Côte d’Ivoire used to be known for its biodiversity and large forest cover. The ‘ivory’ in its name refers to what was once an abundant population of elephants, now on the verge of extinction. In 1960, the year of independence from France, Côte d’Ivoire had 16 million hectares of forest covering 50 percent of its land surface. Today, according to FAO, forest cover is only at 8 percent. This dramatic landscape change is causing major alterations in local climatic conditions, with rainfall dropping by 14 percent in the last 50 years.


If this trend continues, climatic conditions will threaten the culture of cocoa – Côte d’Ivoire’s main agricultural commodity. Cocoa has brought prosperity to the country, however, decades of cocoa production have exhausted the soil. The decreasing fertility of unsustainably-operated plantations has led local farmers to encroach on forests in search of more productive land. Therefore, the cocoa sector – a potential casualty of climate change – is also the main driver of deforestation in Côte d’Ivoire.

While Côte d’Ivoire has the fastest rate of deforestation in Africa, it is also one of the fastest in the world. It is vital now, more than ever, for Côte d’Ivoire to protect its remaining forests. The issue is so serious that President Alassane Ouattara signed the UN New York Declaration on Forests in 2014 and committed to restoring the national forest to 20 percent of the territory by 2030.




Within this context, the most promising solutions to decoupling agriculture from deforestation would be:


●    To increase agricultural productivity with improved plant material while making use of good practices (intensification).


●    To plant associated trees in cocoa plantations (agroforestry).


Agroforestry, though not the only solution to deforestation, is potentially one the most effective. It would mean the diversification of revenue streams and reducing monoculture risks for smallholder farmers.


In 2016, the Permanent REDD+ Executive Secretariat at the Ministry of Environment mandated a study on economic and financing models, including private investment opportunities, in Côte d’Ivoire. Agroforestry was found to have the best potential. In 2017, UN Environment analyzed existing agroforestry pilots in order to scale them up with sustainable financing schemes. And this year, UN Environment is organizing a discussion platform to advance agroforestry in a way that would help tackle deforestation. Current initiatives include the Cocoa and Forests Initiative, the working group Environment and Climate Change from the cocoa sector Private-Public Partnership Platform and the Green Climate Fund.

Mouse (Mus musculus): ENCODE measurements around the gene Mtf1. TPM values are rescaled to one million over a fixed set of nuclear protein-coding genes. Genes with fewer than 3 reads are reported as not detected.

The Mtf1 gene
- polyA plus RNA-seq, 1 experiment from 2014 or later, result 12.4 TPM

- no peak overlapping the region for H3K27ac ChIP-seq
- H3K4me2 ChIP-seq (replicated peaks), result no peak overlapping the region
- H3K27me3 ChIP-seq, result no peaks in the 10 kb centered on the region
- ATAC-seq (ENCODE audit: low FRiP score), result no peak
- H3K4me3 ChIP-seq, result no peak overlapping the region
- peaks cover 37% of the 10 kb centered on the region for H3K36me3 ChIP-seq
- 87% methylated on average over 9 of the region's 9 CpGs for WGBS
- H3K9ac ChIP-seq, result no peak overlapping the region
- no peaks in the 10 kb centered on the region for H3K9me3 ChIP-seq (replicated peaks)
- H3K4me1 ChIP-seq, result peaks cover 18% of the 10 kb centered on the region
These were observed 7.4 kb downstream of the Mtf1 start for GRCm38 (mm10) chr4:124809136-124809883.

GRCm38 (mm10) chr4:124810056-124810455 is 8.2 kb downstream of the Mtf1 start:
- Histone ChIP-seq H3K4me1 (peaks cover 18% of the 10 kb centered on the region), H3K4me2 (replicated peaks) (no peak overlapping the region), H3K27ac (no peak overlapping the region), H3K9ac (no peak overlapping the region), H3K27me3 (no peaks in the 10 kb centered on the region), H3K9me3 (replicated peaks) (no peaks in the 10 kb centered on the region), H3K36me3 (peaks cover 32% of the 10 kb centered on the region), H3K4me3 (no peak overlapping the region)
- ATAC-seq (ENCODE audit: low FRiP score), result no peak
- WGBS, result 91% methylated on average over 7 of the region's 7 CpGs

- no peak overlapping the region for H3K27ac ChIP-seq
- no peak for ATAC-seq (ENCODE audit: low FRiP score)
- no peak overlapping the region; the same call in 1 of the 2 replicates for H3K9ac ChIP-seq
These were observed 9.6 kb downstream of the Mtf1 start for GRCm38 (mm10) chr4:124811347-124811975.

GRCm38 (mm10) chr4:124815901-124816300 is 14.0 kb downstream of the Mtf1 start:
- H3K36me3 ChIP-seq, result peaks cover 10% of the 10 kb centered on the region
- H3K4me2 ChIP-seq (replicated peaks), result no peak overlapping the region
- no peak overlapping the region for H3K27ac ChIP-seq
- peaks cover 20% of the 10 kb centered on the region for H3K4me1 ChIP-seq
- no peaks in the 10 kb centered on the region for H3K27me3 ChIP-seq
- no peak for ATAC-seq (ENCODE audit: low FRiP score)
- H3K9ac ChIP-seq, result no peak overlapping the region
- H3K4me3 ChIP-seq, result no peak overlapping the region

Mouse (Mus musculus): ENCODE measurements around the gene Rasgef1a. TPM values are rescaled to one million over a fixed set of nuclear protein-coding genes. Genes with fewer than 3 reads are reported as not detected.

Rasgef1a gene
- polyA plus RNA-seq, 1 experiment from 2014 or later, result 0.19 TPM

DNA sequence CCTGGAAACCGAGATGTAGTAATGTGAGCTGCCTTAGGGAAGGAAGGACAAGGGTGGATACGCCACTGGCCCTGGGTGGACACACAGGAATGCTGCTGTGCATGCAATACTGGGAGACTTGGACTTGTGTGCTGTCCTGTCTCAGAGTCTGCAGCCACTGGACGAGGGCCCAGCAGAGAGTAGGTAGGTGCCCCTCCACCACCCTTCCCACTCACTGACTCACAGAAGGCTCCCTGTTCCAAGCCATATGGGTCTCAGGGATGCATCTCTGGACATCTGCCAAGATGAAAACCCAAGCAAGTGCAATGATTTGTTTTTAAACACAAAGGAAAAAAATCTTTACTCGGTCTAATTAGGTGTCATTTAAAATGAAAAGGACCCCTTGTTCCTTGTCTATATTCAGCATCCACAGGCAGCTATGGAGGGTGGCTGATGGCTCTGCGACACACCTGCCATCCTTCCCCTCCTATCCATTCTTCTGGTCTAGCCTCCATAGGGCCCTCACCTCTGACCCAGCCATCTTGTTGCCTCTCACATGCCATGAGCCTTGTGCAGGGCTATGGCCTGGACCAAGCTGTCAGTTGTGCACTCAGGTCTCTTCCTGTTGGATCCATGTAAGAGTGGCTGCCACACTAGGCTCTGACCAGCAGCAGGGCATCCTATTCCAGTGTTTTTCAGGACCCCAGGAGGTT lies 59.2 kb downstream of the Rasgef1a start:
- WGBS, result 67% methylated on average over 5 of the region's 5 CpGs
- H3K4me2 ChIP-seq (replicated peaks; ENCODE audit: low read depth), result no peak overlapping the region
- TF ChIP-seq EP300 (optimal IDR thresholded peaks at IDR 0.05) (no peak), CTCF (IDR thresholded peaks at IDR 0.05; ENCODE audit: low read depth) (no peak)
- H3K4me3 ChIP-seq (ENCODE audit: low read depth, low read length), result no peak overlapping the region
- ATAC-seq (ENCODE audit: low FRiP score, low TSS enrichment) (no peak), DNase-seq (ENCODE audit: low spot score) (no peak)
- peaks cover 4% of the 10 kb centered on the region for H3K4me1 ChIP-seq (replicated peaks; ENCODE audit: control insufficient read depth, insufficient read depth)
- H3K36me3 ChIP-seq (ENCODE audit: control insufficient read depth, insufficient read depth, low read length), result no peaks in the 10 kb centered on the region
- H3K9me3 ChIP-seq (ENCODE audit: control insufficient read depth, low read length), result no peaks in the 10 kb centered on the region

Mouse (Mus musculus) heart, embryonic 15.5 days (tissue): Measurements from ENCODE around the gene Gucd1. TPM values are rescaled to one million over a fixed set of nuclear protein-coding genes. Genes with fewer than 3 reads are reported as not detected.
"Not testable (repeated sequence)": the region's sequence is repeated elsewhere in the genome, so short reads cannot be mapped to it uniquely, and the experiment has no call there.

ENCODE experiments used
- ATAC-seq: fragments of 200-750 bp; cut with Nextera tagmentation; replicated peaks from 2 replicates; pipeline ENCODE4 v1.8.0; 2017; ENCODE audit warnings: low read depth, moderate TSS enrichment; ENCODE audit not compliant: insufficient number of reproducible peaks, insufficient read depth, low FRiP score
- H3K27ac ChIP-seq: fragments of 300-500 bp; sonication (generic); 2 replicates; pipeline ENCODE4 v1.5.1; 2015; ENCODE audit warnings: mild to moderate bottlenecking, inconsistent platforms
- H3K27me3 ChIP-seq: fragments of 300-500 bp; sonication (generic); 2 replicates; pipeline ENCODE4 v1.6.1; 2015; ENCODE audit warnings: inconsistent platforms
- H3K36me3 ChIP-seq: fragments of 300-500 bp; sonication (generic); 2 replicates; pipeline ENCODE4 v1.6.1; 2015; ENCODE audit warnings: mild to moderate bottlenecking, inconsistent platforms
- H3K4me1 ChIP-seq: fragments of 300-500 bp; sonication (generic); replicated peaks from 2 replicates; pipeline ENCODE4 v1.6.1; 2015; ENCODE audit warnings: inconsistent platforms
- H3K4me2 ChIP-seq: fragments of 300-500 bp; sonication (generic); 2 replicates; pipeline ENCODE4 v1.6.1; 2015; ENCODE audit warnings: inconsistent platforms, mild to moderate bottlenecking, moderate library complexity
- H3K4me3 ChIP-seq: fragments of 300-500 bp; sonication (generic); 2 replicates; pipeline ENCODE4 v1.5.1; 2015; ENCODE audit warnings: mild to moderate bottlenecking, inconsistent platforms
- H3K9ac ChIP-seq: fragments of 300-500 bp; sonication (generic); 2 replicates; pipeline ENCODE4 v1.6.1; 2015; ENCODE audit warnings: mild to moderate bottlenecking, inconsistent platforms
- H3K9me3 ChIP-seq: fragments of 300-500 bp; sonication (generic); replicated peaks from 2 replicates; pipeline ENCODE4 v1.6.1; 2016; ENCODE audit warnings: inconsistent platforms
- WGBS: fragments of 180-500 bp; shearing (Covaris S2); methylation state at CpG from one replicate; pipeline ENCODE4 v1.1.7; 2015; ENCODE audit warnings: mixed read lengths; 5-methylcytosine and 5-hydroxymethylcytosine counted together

In cooperation with the Ivorian State and its partners, UN Environment is partnering with the European Forest Institute to design tangible financing models for deforestation-free cocoa agriculture for the private sector. The successful uptake of agroforestry in the cocoa production chain is a major component of the analysis.


In the first phase, several field missions were carried out to collect data and assess the profitability of three pilot projects initiated by large chocolate manufacturers. The study found a potential shortfall in revenue for farmers in the short-to-medium term that needs to be offset. For agroforestry to be implemented in Côte d’Ivoire, smallholder farmers are pivotal. While addressing land security issues, it is crucial to improve the access of smallholder farmers to finance, which would break the vicious circle of poverty and promote financial inclusion and sustainable development.



Now in its second phase, the study is aiming is to identify the financial conditions for scaling-up agroforestry pilot projects at the national level. As local banks perceive lending to smallholder farmers with no collateral as too risky, action is being taken to formulate innovative financing solutions. This would involve using public funds to bring the financial sector on board and promote smallholder access to finance. The current focus is to initiate constructive dialogue by creating a platform for all stakeholders (chocolate manufacturers, logging companies, government ministries, the Coffee-Cocoa Council, NGOs, insurers and investors) to discuss financing schemes for zero-deforestation cocoa.


This platform is expected to establish a national definition of agroforestry inside cocoa plantations, while building consensus on new financial schemes that could work in the Ivorian context. Hopefully, these initiatives will generate innovative financial solutions and new public-private partnership models to produce forest-friendly cocoa in the future.


By: Thomas Yapo, Economics and Finance Consultant for Africa, working on sustainable land use finance at the United Nations Environment Programme – Finance Initiative (UNEP FI).